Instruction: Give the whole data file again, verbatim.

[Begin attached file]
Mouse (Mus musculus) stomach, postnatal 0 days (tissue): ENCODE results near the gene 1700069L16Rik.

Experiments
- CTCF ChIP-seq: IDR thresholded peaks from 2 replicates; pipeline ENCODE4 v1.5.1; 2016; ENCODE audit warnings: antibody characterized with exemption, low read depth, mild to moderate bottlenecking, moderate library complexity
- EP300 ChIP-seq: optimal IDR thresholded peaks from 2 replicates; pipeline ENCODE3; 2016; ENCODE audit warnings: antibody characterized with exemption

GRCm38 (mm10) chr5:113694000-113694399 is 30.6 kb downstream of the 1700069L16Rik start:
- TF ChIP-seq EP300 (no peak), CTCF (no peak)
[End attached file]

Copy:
Mouse (Mus musculus) stomach, postnatal 0 days (tissue): ENCODE results near the gene 1700069L16Rik.

Experiments
- CTCF ChIP-seq: IDR thresholded peaks from 2 replicates; pipeline ENCODE4 v1.5.1; 2016; ENCODE audit warnings: antibody characterized with exemption, low read depth, mild to moderate bottlenecking, moderate library complexity
- EP300 ChIP-seq: optimal IDR thresholded peaks from 2 replicates; pipeline ENCODE3; 2016; ENCODE audit warnings: antibody characterized with exemption

GRCm38 (mm10) chr5:113694000-113694399 is 30.6 kb downstream of the 1700069L16Rik start:
- TF ChIP-seq EP300 (no peak), CTCF (no peak)